Sir Ben Ainslie has again made it clear that he would love Red Bull Racing's Adrian Newey to be a part of his Americas Cup challenge.
Speaking ahead of the launch of his own team on Tuesday [10 June], Ainslie claimed that Newey was keen to be involved in the programme, provided he could work it around his commitments to the Red Bull F1 operation. Interestingly, Newey signed a new contract with RBR ahead of Sunday's Canadian Grand Prix, which will see him have more freedom to work on other projects.
"He's keen to help us, but he has a lot of other commitments with F1," Ainslie told BBC's Radio 5 Live
, "We've just got to see how his timing works out in the coming months and years but he would be a huge asset.
"There has been a lot of talk about Adrian joining the team and I have met with him a number of times. He's a fantastic guy and clearly the most successful F1 designer in history, but he's very passionate about sailing, and about the Americas Cup."
No British team has successfully challenged for the most prestigious trophy in sailing, but Ainslie – a four-time Olympic gold medallist – is reckoned to have around £80m with which to pursue the dream. However, with current champions Oracle Team USA having the right to determine the shape of the next competition, it is thought likely that he will have to be ready to roll in the qualifying rounds next year.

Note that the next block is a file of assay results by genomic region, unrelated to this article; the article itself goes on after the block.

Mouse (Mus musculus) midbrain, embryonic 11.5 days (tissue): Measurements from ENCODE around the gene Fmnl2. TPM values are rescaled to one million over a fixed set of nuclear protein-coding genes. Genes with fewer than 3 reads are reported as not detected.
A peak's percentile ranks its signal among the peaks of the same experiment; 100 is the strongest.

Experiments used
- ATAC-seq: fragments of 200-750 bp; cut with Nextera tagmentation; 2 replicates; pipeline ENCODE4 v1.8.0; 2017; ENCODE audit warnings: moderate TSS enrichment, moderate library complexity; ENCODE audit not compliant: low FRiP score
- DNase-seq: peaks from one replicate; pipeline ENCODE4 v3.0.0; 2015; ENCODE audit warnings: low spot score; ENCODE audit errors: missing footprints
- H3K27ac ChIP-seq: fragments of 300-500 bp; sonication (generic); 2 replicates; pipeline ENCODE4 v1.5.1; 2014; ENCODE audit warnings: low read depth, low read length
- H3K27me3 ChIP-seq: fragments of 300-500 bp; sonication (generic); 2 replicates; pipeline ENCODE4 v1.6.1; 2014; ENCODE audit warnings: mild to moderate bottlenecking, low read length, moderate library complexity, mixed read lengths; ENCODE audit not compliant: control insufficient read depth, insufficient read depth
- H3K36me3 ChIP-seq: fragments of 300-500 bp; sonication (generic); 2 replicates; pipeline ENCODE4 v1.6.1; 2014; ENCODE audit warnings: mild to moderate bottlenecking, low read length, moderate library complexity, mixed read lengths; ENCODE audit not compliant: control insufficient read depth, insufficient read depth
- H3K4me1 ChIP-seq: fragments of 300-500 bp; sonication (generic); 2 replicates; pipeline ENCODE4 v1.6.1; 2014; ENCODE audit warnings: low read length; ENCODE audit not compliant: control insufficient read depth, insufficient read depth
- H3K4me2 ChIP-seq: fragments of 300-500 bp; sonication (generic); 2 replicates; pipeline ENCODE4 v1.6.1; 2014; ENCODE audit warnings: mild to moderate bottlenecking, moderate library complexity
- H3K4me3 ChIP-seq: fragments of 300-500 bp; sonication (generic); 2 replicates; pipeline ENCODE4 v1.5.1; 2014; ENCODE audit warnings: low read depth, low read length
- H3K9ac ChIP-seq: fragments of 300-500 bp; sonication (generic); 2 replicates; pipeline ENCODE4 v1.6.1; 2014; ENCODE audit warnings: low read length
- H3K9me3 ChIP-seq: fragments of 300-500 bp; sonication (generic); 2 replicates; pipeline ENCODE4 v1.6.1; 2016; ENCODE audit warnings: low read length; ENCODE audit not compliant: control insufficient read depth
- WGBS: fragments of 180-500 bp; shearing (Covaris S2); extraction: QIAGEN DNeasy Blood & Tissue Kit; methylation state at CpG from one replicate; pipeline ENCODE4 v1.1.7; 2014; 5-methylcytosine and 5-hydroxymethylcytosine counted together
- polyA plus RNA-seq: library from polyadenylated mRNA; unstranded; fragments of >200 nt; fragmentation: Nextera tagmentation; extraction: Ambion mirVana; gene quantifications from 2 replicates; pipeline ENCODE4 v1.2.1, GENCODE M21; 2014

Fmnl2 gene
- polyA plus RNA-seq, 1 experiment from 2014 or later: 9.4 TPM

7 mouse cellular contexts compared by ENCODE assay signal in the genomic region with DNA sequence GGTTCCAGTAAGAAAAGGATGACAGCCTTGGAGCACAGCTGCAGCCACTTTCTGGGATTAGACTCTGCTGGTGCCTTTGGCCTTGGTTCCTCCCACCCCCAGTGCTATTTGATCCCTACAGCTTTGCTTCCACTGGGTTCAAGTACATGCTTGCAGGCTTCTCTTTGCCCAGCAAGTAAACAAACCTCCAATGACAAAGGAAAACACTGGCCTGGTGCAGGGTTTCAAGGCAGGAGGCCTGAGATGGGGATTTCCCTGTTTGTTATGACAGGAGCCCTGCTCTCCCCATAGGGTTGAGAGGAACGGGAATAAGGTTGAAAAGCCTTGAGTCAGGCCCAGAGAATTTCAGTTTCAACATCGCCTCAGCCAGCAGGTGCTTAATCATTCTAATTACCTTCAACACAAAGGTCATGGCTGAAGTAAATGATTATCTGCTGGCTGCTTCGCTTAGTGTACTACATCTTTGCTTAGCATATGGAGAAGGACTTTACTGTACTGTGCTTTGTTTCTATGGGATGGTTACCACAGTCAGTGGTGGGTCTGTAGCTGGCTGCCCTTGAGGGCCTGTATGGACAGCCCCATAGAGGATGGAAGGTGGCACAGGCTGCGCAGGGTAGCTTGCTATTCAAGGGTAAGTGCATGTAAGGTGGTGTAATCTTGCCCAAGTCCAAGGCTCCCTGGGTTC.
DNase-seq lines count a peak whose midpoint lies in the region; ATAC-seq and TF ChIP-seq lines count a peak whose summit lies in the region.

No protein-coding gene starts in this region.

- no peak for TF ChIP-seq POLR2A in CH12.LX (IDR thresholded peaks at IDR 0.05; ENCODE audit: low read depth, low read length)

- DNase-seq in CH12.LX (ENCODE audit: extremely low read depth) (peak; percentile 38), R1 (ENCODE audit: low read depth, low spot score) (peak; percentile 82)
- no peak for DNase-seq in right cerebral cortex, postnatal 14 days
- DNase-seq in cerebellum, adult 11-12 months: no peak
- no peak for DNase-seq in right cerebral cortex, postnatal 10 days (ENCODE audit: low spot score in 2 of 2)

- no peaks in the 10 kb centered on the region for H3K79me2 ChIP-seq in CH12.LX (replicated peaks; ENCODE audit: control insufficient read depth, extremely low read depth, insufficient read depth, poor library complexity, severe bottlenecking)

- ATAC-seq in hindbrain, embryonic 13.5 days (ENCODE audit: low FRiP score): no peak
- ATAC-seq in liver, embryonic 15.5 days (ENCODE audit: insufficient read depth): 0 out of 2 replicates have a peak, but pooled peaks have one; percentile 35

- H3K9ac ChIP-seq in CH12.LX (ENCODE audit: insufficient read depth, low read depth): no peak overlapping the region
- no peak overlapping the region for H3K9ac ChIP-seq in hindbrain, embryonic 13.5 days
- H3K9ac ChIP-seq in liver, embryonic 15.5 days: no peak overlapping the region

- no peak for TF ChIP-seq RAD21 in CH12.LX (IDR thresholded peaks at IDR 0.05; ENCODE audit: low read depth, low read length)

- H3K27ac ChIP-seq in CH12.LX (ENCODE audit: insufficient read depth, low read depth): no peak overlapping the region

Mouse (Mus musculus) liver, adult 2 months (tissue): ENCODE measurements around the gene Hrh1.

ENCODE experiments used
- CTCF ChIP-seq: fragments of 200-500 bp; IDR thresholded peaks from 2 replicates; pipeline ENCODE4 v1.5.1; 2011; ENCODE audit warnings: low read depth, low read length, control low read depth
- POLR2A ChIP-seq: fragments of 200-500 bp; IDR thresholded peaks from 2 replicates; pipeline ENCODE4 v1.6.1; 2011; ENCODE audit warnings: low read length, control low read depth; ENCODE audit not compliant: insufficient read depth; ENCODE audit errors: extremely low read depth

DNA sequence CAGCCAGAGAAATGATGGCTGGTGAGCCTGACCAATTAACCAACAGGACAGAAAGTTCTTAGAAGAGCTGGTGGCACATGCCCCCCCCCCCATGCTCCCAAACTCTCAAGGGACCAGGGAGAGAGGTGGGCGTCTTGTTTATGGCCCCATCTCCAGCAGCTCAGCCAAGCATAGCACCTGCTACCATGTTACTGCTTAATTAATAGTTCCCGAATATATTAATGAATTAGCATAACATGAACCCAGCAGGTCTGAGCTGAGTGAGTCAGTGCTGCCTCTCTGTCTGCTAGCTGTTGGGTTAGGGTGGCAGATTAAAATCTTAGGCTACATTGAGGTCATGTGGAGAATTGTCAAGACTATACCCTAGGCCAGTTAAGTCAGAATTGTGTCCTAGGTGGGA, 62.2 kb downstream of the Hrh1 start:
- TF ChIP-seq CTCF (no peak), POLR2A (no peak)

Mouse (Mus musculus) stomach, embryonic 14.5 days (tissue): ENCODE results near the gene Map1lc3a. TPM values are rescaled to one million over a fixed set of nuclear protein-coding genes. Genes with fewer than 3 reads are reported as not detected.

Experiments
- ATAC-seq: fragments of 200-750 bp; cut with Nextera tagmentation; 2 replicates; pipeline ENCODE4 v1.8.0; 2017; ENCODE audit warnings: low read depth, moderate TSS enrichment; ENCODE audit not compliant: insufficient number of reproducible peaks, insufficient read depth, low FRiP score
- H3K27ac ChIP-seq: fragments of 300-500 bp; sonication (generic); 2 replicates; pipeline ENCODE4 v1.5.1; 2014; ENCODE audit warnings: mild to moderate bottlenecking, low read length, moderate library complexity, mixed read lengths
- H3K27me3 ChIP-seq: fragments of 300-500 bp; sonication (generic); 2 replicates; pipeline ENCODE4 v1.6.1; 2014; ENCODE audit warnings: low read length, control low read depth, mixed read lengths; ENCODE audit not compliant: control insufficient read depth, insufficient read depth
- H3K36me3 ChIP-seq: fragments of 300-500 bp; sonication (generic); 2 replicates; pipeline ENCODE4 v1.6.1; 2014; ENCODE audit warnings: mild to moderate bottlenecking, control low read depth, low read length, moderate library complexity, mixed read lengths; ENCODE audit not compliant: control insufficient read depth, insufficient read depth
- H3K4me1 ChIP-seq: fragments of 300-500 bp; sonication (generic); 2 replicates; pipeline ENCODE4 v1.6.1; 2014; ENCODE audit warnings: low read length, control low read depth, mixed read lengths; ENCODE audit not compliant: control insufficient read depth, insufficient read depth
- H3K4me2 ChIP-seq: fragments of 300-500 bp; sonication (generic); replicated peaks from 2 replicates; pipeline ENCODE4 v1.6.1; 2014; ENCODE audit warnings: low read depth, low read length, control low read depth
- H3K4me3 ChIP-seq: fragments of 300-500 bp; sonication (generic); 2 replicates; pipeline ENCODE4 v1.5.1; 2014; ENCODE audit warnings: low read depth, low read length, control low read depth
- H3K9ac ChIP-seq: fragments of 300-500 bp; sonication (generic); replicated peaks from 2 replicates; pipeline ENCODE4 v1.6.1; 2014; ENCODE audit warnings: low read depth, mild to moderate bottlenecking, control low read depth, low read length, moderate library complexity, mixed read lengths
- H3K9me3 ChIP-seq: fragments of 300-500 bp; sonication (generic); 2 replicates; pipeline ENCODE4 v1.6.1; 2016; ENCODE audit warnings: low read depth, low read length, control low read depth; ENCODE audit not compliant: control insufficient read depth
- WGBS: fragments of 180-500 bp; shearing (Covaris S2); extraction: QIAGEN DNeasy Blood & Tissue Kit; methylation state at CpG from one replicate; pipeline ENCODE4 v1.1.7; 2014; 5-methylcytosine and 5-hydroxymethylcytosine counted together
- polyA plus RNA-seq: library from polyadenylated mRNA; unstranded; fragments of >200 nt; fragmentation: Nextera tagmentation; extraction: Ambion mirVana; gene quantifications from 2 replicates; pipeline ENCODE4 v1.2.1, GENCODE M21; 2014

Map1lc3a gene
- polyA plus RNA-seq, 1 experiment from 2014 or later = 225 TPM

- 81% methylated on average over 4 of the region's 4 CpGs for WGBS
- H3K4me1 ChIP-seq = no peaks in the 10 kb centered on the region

Ainslie first spoke to Newey at last year's Abu Dhabi Grand Prix, leading to speculation that the designer – who admits to being disappointed with F1's current technological direction – may 'jump ship'. His new deal with RBR also follows a period of speculation linking him with a potential move to Ferrari but, while he insists that he was unlikely to have left Red Bull for another F1 team, he clearly feel that his role in the top flight has been somewhat diminished.
"The current set of F1 regulations are engine orientated,” Newey said ahead of Sunday's race in Montreal, "At some point in the coming years, presumably that will settle down, [but] there is a grave danger, with the freeze happening progressively over the next 18 months, it's not apparent, if one manufacturer ends up with an advantage, as to what happens at that point. Is that advantage maintained for ever more, in which case the rest of us give up?
"It doesn't seem to me to be a particularly satisfactory situation at the moment. The regulations need more of a fundamental re-think in my opinion."